Unfortunately, this procrastination can have a serious impact on a number of life areas, including a person's mental health. In a 2007 study, researchers found that at the beginning of the semester, students who were procrastinators reported less illness and lower stress levels than non-procrastinators. This changed dramatically by the end of the term, when procrastinators reported higher levels of stress and illness.
Not only can procrastination have a negative impact on your health; it can also harm your social relationships. By putting things off, you are placing a burden on the people around you.
If you habitually turn in projects late or dawdle until the last minute, the people who depend on you such as your friends, family, co-workers, and fellow students can become resentful.
The Reasons Why We Procrastinate
In addition to the reasons why we procrastinate, we often come up with a number of excuses or rationalizations to justify our behavior. According to Tuckman, Abry, and Smith, there are 15 key reasons why people procrastinate:
- Not knowing what needs to be done
- Not knowing how to do something
- Not wanting to do something
- Not caring if it gets done or not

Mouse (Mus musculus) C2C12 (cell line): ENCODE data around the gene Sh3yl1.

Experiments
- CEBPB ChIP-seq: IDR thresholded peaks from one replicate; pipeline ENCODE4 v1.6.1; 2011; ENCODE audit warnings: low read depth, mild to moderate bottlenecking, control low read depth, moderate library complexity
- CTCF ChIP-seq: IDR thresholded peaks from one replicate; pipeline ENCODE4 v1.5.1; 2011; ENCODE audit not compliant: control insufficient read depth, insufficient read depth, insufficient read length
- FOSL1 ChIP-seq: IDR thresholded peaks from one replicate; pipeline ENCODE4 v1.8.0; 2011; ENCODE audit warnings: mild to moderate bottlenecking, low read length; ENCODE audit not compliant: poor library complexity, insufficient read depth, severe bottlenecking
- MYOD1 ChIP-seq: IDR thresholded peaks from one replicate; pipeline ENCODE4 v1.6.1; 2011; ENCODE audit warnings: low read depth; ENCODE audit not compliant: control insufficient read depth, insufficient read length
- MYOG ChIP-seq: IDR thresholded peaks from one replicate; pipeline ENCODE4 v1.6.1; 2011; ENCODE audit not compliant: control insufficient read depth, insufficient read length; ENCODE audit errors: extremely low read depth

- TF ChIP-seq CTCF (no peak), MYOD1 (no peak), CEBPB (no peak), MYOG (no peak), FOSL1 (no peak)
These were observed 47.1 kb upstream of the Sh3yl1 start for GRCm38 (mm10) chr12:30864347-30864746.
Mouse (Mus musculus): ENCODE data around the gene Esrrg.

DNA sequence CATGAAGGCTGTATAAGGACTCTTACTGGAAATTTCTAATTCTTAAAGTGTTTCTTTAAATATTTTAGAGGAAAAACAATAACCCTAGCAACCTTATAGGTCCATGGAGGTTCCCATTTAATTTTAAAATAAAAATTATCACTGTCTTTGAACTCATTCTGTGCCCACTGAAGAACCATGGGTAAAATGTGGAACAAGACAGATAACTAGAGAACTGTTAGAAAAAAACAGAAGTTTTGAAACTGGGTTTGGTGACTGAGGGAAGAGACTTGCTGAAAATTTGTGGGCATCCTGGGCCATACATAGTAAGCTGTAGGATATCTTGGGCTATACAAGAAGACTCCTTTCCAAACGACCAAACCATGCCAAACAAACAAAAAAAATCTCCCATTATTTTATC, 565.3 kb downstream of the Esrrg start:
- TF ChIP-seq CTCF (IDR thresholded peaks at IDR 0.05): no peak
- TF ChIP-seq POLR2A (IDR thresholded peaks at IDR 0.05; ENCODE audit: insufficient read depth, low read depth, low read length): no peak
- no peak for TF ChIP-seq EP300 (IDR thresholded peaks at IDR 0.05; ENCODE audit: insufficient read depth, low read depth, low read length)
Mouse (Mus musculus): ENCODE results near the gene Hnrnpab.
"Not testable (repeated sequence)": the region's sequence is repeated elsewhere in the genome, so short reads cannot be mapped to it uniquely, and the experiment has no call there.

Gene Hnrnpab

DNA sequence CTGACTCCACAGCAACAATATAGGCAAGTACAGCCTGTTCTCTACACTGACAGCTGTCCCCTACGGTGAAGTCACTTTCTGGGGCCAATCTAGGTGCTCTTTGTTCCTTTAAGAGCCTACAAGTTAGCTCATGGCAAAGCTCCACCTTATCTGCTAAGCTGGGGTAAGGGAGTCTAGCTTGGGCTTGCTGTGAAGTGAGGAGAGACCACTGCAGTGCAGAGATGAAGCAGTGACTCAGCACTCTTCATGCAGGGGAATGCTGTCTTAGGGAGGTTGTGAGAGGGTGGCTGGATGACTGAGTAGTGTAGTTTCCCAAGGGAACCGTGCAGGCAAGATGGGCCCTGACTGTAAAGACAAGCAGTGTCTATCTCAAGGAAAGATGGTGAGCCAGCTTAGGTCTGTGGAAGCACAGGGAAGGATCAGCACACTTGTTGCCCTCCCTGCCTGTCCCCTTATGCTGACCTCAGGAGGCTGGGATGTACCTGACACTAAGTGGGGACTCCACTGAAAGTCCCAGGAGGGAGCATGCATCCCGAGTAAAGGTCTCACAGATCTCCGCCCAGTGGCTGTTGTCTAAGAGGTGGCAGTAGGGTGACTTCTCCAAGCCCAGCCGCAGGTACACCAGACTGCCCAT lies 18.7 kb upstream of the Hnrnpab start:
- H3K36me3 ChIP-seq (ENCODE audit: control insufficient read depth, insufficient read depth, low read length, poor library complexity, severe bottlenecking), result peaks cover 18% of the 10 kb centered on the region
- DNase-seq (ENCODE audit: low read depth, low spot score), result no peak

- Not caring when something gets done
- Not feeling in the mood to do it
- Being in the habit of waiting until the last minute
- Believing that you work better under pressure
- Thinking that you can finish it at the last minute
- Lacking the initiative to get started
- Blaming sickness or poor health
- Waiting for the right moment
- Needing time to think about the task
- Delaying one task in favor of working on another
How Do Procrastinators Differ From Non-Procrastinators?
In most cases, procrastination is not a sign of a serious problem. It's a common tendency that we all give in to at some point or another. It is only in cases where procrastination becomes so chronic that it begins to have a serious impact on a person's daily life that it becomes a more serious issue. In such instances, it's not just a matter of having poor time management skills; it's an indication of what Ferrari refers to as a maladaptive lifestyle.
"Non-procrastinators focus on the task that needs to be done. They have a stronger personal identity and are less concerned about what psychologists call "social esteem" - how others like us - as opposed to self-esteem which is how we feel about ourselves," explained Dr. Ferrari in an interview with the American Psychological Association.
According to psychologist Piers Steel, people who don't procrastinate tend to be high in the personality trait known as conscientiousness, one of the broad dispositions identified by the big 5 theory of personality. People who are high in conscientiousness also tend to be high in other areas including self-discipline, persistence, and personal responsibility.
Falling prey to these cognitive distortions is easy, but fortunately, there are a number of different things you can do to fight procrastination and start getting things done on time.
American Psychological Association. (2010). The Psychology of Procrastination: Why People Put Off Important Tasks Until the Last Minute. Retrieved from http://www.apa.org/news/press/releases/2010/04/procrastination.aspx